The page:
Master writers can teach much to aspiring authors, guest lecturer says
The best place to learn how to write is by reading the reflections of master writers, said Zulfikar Ghose, an Austin-based poet, novelist and critic.
Ghose will be the next guest lecturer in the University of Houston-Victoria/American Book Review Spring Reading Series. He will speak about the role of writers as teachers at noon April 2 in the Alcorn Auditorium of UHV University West, 3007 N. Ben Wilson St. The event is free to the public, and light refreshments will be served.
Ghose also will read selections of his poetry and meet with the public at a free reception at 3 p.m. in the Victoria Public Library, 302 N. Main St.
He offered the following advice for aspiring authors: “Read as widely as you possibly can. Learn what is there before you.”
Many of the great writers wrote about the art of writing, their preferences and extensive opinions on matters of form and style, he said.
“The closer we come to our own time, the more we see writers writing about the idea of what it is they are doing,” Ghose said.
Author Virginia Wolf is an excellent example, he said.
“After a day’s work, she would sit down and write in her diary,” Ghose said. “Some of the remarks in her diaries are about what she had been doing and what was compelling her.”
Many other great writers, such as William Faulkner, T.S. Elliot and Anton Chekhov, provided similar written insight into how and why they wrote, Ghose said. He plans to share some of these letters and critical essays during his noon presentation at UHV.
By reading the letters, critical essays and reflections of such great writers, aspiring authors can learn how to better ply the craft, he said.
This is the best way to teach writing and the method Ghose used for 35 years as a professor at the University of Texas at Austin, where he is presently a professor emeritus.
“What I am against is the use of textbooks often written by people who are not themselves writers of any great quality,” he said. “You can’t reduce art to a formula. As soon as you do that, you make nothing but mass-produced junk. The formless repeats itself.”
Ghose is a novelist, poet, short-story writer, autobiographer, journalist, educationalist, essayist and literary critic. He was born in Pakistan in 1935, grew up in British India and emigrated to England in 1952. He now lives in Austin. He has published 12 novels, including his most recent, “The Triple Mirror of the Self.” He also is the author of two story collections, an autobiography, six volumes of poetry and four books of literary criticism.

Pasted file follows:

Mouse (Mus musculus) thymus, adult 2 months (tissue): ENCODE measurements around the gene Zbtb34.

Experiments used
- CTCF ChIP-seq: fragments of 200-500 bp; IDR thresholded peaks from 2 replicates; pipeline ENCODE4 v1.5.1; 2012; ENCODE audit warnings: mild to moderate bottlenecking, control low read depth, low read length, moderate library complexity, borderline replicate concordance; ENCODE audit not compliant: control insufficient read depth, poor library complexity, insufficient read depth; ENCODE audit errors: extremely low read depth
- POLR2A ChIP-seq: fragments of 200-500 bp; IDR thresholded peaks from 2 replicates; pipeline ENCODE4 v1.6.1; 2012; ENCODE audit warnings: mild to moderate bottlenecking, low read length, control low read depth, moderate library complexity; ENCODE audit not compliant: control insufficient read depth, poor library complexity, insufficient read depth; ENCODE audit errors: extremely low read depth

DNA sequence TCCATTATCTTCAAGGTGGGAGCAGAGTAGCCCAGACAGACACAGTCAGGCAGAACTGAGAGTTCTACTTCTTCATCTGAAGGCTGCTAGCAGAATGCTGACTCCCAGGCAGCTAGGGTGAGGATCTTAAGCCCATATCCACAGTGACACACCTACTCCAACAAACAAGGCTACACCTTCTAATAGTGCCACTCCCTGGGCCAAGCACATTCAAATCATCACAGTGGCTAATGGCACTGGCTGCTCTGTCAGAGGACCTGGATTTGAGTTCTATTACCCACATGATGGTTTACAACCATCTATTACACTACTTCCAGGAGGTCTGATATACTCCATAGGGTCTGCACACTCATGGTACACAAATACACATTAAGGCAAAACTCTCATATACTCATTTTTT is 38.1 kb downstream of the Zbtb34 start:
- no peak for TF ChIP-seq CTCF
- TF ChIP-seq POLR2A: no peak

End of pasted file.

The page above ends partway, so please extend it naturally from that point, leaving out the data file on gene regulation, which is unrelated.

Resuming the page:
“We have a rare opportunity to hear a master writer teach us about how we can learn from other master writers,” said Jeffrey Di Leo, editor and publisher of ABR and dean of the UHV School of Arts & Sciences. “We are very proud to be able to provide this unique experience to the community.”
ABR is a nonprofit, internationally distributed literary journal that champions works by small presses in six editions published each year. Founded in 1977, the journal moved to UHV in 2006. It has a circulation of about 8,000.
While in Victoria, reading series authors attend roundtable discussions with UHV faculty and students, make classroom visits to area schools, give lectures open to the community, and go to receptions hosted by Friends of ABR patrons. Past speakers have included Pulitzer Prize-winning historian David M. Oshinsky, author and Iranian refugee Farnoosh Moshiri, Mexican American author Dagoberto Gilb and American Book Award recipient Graciela Limon.
The Spring Reading Series will conclude with an April 30 visit by Ana Castillo. Castillo is a celebrated poet, novelist, short story writer and essayist. Renowned Chicano author Rudolfo Anaya has referred to Castillo as “one of our finest Chicana novelists.” Castillo has published numerous books, including “The Mixquiahuala Letters,” for which she received the Before Columbia Foundation’s American Book Award in 1987. Her most recent work, “The Guardians: A Novel,” was published in 2007 and tracks the lives of Mexicans who illegally cross to the U.S. to work.
For more information about the UHV/ABR Reading Series, call ABR Managing Editor Charles Alcorn at 361-570-4100 or go to www.americanbookreview.org
Thomas Doyle 361-570-4296